How Marketers Can Nudge Prospects To Buy Now

This isn’t just a messaging duty that should fall to field sales reps. As owners and shepherds of the story, marketers have a responsibility to master the “why now” moment, too.

How Marketers Can Nudge Prospects To Buy Now

by Tim Riesterer

Posted on 01-13-2018

The majority of companies aren’t satisfied with their ability to tell an executive-level story or craft a business case that creates urgency and moves prospects to act, according to our recent industry survey of 312 marketing and sales leaders from 275 companies.

More than two-thirds of companies—67%—said they’re underperforming at getting executive-level prospects to buy now rather than later, while only 39% said they are confident in their ability to build a meaningful business and financial case to justify a decision.

Marketing—and content, specifically—has a major role to play in correcting this. But before progress can be made, marketers need to understand what type of message is most effective at getting executive-level buyers—meaning buyers with budget and decision-making responsibilities—to decide vs defer.

We call this the “why now” moment in the buyer’s journey.

The Why Now Messaging Framework Study

For the research, Corporate Visions contracted with Nick Lee, a professor of marketing at Warwick Business School in Coventry, U.K. We designed the test conditions and questions to assess several areas critical to the “why now” moment—areas including confidence in the business proposal, how urgent it was, how essential to future growth, and to what extent it made executives in the study more or less likely to purchase right now.

We asked participants—all of whom are employed at companies with $100 million or more in revenues and have budget and decision-making responsibilities—to imagine they were part of the following business scenario:

You are an executive at a food processing company that cleans, sorts, and packages vegetables. You have traditionally served large vegetable products using large-scale equipment that can process several tons of vegetables per hour. However, the most promising growth market is organic and specialty food production, and unfortunately, you do not have equipment suitable for the small batch requirements of this “small-producer” market.

You will be meeting with a company that makes smaller-scale, more flexible equipment that could help you enter this new market, and they present the following story as to why you should buy their equipment.

We then split the executive participants into six different groups, each of which experienced a different messaging test condition, or pitch, that contained different elements of the following:

We then asked all participants the following set of questions about the message condition they experienced, for which they were then asked to assign a numerical rating between one and nine based on how impactful they believed the message was in each area:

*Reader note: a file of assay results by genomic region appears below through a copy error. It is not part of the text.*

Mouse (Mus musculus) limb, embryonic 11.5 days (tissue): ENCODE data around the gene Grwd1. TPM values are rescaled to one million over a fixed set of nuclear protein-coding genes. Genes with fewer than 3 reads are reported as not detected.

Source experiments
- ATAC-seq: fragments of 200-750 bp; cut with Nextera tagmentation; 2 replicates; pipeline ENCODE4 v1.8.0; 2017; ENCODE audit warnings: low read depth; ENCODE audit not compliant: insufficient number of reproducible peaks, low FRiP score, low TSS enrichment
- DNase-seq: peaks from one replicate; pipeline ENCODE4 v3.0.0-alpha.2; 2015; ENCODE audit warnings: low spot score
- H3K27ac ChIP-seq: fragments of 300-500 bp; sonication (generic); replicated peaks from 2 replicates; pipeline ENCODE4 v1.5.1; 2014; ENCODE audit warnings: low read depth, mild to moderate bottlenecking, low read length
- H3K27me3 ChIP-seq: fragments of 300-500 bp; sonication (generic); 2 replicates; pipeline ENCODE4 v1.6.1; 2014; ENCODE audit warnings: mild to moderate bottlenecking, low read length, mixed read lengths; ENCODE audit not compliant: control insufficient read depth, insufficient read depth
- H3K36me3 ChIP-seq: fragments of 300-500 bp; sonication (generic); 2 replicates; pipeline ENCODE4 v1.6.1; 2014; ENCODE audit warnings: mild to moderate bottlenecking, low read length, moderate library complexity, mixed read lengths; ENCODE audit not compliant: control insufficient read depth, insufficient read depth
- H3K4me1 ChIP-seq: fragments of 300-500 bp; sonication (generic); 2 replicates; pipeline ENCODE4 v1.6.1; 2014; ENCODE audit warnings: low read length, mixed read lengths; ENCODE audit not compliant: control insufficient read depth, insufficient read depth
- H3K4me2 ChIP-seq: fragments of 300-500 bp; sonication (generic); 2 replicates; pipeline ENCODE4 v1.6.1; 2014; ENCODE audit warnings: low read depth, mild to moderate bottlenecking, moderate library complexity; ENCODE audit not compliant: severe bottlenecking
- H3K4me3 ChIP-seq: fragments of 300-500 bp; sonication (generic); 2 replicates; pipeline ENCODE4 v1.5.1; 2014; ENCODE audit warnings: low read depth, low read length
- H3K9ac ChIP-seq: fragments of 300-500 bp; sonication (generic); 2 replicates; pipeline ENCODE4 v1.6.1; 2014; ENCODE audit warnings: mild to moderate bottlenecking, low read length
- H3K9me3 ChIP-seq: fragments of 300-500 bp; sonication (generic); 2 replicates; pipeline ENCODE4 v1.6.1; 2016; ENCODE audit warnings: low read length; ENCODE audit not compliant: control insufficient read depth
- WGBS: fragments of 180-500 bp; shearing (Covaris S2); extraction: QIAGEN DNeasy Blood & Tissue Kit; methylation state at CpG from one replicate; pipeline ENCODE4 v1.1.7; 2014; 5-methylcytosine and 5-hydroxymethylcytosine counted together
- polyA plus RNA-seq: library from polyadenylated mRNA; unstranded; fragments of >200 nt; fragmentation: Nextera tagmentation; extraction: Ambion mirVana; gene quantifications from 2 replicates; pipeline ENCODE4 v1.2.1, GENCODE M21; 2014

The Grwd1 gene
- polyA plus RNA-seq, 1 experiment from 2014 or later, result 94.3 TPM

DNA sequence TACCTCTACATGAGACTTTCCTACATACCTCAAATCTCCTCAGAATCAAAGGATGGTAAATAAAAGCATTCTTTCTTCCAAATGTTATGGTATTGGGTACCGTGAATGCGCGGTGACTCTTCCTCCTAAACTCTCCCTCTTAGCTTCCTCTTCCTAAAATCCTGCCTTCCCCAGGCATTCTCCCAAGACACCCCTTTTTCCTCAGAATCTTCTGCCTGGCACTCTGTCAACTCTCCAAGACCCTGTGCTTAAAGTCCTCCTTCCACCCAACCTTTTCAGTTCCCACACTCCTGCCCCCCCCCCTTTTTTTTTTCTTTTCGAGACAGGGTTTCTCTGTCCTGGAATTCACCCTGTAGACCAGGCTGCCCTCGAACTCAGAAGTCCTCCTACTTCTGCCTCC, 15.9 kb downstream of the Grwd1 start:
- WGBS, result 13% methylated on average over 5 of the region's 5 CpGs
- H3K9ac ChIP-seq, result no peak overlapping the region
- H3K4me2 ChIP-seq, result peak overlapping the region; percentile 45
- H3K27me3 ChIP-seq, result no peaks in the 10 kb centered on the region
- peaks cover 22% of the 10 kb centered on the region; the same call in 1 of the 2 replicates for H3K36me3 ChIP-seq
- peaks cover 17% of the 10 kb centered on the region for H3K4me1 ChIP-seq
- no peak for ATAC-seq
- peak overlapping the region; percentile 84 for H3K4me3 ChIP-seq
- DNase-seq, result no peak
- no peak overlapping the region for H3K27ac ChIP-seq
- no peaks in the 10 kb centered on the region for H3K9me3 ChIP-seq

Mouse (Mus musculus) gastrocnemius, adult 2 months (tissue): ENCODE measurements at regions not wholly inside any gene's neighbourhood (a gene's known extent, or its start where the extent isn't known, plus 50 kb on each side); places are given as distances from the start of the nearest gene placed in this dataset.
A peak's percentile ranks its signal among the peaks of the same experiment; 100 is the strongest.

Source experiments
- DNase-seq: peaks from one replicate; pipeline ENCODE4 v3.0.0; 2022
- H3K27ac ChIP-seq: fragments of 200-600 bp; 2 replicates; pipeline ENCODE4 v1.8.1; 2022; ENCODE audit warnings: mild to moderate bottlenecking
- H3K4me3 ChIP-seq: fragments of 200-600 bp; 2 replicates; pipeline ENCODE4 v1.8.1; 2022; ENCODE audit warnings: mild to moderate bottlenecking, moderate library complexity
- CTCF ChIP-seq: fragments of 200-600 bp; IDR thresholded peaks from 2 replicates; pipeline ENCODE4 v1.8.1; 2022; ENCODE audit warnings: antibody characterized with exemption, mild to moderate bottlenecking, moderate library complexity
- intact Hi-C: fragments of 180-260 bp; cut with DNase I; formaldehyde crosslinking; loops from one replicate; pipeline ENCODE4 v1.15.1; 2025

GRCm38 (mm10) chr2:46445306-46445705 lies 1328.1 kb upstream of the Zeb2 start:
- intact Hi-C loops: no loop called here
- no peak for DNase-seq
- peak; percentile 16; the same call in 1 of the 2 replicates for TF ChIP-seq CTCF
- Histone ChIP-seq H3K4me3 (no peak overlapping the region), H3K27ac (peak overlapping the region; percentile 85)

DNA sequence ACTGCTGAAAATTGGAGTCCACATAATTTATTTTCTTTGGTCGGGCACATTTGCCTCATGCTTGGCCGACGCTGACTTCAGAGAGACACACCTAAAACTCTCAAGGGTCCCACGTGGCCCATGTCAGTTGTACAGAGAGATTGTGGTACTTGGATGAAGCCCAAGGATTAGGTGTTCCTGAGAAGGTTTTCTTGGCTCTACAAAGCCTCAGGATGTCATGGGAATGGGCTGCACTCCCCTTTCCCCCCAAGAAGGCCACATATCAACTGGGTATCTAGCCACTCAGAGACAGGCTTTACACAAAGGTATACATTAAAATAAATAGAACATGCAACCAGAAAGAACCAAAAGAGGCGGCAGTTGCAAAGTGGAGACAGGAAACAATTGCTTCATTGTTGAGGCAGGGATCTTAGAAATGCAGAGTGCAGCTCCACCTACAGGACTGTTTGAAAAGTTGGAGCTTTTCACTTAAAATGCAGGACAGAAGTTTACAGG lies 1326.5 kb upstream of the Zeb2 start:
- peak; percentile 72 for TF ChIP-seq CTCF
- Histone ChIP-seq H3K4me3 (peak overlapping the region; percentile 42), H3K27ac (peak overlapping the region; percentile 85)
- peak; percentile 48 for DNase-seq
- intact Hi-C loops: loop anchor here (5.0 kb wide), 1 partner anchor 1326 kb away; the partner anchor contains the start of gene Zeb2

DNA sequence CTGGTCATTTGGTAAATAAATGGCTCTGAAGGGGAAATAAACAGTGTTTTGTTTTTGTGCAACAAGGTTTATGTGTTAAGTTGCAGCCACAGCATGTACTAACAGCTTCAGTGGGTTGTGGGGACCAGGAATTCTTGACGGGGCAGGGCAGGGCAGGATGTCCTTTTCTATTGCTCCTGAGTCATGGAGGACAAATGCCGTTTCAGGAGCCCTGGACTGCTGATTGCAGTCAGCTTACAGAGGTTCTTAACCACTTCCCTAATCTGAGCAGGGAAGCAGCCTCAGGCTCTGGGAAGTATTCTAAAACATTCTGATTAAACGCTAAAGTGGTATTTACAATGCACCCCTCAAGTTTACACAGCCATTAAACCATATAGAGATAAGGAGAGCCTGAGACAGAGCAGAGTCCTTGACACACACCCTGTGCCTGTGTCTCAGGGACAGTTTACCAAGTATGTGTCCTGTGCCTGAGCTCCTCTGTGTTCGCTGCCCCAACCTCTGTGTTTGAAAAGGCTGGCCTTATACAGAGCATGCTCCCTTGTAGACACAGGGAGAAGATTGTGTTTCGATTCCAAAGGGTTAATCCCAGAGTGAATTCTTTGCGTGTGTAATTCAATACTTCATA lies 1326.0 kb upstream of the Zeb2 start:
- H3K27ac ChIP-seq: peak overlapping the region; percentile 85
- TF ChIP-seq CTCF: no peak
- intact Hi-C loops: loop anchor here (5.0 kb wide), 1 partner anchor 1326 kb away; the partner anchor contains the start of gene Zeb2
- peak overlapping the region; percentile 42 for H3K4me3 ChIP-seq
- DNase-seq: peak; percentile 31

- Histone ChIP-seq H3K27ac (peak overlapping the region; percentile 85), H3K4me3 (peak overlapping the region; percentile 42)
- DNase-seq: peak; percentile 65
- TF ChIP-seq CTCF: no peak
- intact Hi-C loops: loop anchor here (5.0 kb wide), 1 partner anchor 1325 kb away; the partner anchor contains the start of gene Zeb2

So what did we discover?

The research revealed that the most effective message/pitch across each of the areas we assessed was structured around the combination of a business issue and an unconsidered need before providing a heavy ROI justification. This was the only message condition to finish first in each category. Importantly, the other message conditions proved to be extremely volatile in terms of how they performed in these key areas. In other words, what might have been second or third “best” in one area might have finished closer to the bottom in another.

What’s more, the message highlighted above appears to provide the biggest edge in the two most important areas for the purposes of this study:

In a post-study analysis, Lee wrote that the consistent pattern of a “large number of small effects” means that, taken together, “there is a clear argument that [the winning message condition] is more likely to be effective than the others,” and that the unconsidered needs and heavy ROI message “is the way to go” when you’re trying to create urgency and demonstrate business impact in your proposals.

The effectiveness of the message structured around a business issue, an unconsidered need, and a heavy ROI case is consistent with the body of decision-making science research that inspired the study. Specifically, this aligns with the Prospect Theory, an idea developed by social psychologists Daniel Kahneman and Amos Tversky that holds that humans are two to three times more likely to take a risk or make a decision to avoid a loss than they are to do the same to achieve a gain. The middle portion of the message—the unconsidered need—can be seen as an extreme form of loss aversion because it positions their current approach as a loss to be avoided.

Meanwhile, the documented ROI component is consistent with how the “new brain,” or neocortex, supports decision-making. The new brain provides the rationalization and justification of decisions, but it doesn’t actually make them.

Marketers have a key role to play in developing the story that gets your most influential prospects to feel the urgency to change and see the business impact and performance upside you can bring to the table. This isn’t just a messaging duty that should fall to field sales reps. As owners and shepherds of the story, marketers have a responsibility to master the “why now” moment, too.

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